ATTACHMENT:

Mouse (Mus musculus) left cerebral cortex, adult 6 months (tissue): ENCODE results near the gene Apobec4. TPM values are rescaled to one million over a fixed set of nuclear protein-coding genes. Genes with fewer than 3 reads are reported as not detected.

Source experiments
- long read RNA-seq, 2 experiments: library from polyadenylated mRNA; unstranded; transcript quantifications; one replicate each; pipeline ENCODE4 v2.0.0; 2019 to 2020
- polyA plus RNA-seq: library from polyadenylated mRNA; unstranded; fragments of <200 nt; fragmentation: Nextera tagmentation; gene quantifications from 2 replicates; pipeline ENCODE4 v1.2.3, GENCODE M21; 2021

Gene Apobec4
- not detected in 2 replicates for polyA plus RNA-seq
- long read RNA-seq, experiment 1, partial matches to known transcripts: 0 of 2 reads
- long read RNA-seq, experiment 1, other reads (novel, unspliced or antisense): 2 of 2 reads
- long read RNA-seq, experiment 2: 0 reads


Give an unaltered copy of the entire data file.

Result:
Mouse (Mus musculus) left cerebral cortex, adult 6 months (tissue): ENCODE results near the gene Apobec4. TPM values are rescaled to one million over a fixed set of nuclear protein-coding genes. Genes with fewer than 3 reads are reported as not detected.

Source experiments
- long read RNA-seq, 2 experiments: library from polyadenylated mRNA; unstranded; transcript quantifications; one replicate each; pipeline ENCODE4 v2.0.0; 2019 to 2020
- polyA plus RNA-seq: library from polyadenylated mRNA; unstranded; fragments of <200 nt; fragmentation: Nextera tagmentation; gene quantifications from 2 replicates; pipeline ENCODE4 v1.2.3, GENCODE M21; 2021

Gene Apobec4
- not detected in 2 replicates for polyA plus RNA-seq
- long read RNA-seq, experiment 1, partial matches to known transcripts: 0 of 2 reads
- long read RNA-seq, experiment 1, other reads (novel, unspliced or antisense): 2 of 2 reads
- long read RNA-seq, experiment 2: 0 reads